Property tax decreases predicted in Grand ForksPreliminary calculations from the Grand Forks County auditor’s office are forecasting a decrease in property taxes this year for Grand Forks city residents.
By: Brandi Jewett, Grand Forks Herald
Preliminary calculations from the Grand Forks County auditor’s office are forecasting a decrease in property taxes this year for Grand Forks city residents.
If a property’s value stays the same, its owner can expect to see about a 20 percent cut in taxes from last year, according to County Auditor Debbie Nelson.
That calculation includes taxes from the county, city, park district and school district. For the owner of a $100,000 home, that difference is about $380.
Increases in property values would slim that margin. The increases vary by property, but the city finance department estimated the average increase to be about 3 percent earlier this year.
“Have property values increased over last year? Absolutely,” City Assessor John Herz said. “Will they continue to increase? That is the question.”
‘Apples to apples’
Predicting property values can be tricky process for assessors.
The ups and downs of property values is based on the history of sales in the city. When a home is sold, its sales price is compared to the assessed value, which could result in a valuation shift if the sales price is high or low enough.
Herz said his office is in the preliminary phase of determining what will likely happen to property values in the city in the future.
One thing he does know is that sales have increased.
In the first nine months of 2012, the number of useable sales was 488. During the same time period this year, the number of useable sales increased to 528.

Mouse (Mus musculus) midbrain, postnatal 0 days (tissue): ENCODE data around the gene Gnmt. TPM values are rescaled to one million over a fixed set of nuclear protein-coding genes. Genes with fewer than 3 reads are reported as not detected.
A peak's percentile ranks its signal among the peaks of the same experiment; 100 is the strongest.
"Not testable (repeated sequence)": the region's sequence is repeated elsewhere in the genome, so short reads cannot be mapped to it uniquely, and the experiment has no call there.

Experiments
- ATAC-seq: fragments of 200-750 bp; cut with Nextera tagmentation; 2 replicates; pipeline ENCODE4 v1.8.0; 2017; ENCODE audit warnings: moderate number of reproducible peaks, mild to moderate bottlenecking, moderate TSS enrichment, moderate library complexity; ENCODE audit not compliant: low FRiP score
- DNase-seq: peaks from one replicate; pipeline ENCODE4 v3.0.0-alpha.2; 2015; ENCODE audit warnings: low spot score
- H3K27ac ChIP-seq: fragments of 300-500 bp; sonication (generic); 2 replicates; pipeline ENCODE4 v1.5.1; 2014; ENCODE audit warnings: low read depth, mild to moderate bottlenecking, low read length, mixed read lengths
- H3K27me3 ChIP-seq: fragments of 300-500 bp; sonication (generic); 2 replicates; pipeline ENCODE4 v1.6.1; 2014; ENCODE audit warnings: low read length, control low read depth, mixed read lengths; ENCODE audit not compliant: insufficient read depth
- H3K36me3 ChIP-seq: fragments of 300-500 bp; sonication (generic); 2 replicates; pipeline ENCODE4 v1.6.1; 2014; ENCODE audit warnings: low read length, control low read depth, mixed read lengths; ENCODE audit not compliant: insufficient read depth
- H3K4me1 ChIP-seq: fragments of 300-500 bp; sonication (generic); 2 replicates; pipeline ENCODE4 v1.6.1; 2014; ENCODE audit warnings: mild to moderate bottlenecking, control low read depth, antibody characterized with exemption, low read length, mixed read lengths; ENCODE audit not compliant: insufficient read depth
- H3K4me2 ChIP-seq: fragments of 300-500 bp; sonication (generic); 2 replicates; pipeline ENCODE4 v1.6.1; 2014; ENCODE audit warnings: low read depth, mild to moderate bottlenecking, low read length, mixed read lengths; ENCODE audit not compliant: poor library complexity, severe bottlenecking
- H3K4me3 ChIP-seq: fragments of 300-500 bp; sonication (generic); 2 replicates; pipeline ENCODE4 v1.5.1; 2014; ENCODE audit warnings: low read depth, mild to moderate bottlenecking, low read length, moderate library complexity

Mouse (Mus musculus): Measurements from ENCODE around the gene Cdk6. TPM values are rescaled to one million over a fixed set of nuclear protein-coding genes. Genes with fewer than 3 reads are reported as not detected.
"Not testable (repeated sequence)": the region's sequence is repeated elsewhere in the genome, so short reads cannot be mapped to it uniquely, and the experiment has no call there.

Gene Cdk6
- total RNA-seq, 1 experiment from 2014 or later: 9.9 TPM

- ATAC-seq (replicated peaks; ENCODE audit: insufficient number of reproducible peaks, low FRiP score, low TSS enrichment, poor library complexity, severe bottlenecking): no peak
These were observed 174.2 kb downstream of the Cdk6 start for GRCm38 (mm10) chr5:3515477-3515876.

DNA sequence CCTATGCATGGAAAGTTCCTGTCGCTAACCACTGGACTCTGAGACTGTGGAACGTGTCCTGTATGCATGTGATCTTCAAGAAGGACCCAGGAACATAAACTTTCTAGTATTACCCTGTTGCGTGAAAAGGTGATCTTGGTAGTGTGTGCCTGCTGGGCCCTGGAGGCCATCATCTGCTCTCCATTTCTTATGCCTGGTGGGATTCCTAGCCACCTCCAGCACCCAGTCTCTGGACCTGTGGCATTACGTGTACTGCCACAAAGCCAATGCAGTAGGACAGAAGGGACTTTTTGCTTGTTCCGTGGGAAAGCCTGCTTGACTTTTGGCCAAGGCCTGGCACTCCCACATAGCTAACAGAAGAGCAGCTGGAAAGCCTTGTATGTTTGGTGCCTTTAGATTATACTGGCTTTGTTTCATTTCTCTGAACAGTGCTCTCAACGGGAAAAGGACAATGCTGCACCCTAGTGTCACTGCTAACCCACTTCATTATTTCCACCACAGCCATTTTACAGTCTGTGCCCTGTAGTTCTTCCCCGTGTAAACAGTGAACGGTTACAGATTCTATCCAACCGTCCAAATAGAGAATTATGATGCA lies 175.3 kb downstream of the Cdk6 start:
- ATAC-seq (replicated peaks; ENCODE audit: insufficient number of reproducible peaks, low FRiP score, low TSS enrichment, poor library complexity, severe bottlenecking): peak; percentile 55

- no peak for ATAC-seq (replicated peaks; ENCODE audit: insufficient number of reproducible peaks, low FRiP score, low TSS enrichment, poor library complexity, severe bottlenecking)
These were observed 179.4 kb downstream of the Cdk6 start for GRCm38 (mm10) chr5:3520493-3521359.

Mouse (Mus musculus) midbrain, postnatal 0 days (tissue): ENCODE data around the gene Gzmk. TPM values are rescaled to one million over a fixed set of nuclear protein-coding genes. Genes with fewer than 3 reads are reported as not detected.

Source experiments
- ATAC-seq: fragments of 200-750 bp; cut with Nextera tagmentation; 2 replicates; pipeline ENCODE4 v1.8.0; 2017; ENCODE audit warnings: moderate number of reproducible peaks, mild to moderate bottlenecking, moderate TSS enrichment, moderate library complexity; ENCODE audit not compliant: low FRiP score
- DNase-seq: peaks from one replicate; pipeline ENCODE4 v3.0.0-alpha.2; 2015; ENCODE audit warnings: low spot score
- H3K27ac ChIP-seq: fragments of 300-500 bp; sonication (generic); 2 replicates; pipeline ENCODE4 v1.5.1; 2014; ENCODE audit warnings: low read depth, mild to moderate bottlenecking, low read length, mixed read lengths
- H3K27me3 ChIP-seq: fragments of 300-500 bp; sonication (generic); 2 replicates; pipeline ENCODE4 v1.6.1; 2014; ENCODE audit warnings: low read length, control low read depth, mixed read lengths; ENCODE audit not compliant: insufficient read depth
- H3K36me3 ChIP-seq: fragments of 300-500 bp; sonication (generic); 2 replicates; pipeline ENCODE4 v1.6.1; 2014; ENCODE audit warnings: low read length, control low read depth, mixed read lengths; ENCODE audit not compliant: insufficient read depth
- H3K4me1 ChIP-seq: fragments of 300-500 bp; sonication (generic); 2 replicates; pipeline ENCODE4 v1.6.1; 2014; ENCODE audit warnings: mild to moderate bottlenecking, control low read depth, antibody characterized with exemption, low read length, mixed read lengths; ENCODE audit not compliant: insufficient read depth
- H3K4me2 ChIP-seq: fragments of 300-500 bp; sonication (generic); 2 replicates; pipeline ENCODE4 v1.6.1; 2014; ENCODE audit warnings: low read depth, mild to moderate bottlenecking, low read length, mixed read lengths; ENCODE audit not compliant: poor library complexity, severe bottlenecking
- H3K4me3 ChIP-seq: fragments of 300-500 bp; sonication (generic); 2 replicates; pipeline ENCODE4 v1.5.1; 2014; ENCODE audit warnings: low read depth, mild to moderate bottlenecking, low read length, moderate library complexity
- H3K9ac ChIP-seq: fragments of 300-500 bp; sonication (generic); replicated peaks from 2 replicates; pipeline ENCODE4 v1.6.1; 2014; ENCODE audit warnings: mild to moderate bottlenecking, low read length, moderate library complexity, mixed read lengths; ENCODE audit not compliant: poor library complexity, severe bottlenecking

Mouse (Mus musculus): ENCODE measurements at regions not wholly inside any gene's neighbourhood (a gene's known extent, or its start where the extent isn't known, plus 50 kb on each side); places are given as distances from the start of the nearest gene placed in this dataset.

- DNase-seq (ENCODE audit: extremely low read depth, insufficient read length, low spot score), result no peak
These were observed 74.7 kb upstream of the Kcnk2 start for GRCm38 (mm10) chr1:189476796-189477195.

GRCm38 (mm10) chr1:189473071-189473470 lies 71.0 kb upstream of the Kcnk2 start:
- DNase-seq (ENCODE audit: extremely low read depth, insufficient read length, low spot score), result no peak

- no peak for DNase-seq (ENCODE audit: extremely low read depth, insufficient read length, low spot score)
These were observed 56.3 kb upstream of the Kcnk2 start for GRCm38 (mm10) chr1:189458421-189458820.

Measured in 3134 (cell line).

Useable sales refer to sales the assessor’s office can use in property value calculations. An example of unusable sales is the sale of property that was vacant lot one year and has a house on it the next.
“We need to compare apples to apples,” Herz said of useable sales.
The median sale price of Grand Forks homes also increased during this time, jumping from $151,700 to $170,000.
According to Herz, the increase doesn’t necessarily mean valuations are going up by that much for every property. Part of the increase could be caused by inflation and the possibility that more homes of higher value sold this year than the year before.
For owners that do see a decrease in taxes despite rising property values, that reduction is a product of a tax credit and school tax levy buydown passed by the state Legislature this year.
The tax credit covers 12 percent of an owner’s property tax bill. The state also bought down 50 mills from school districts. A mill is one-tenth of a cent and is used to calculate property taxes.
Grand Forks Public Schools passed on 34 mills of the buydown to taxpayers, keeping the remaining 16 mills to cover its rising costs. If the full 50-mill savings would have been passed on, the owner of the $100,000 property would’ve seen a $418 decrease in property taxes for 2013.
Call Jewett at (701) 780-1108, (800) 477-6572 ext. 1108 or send email to firstname.lastname@example.org.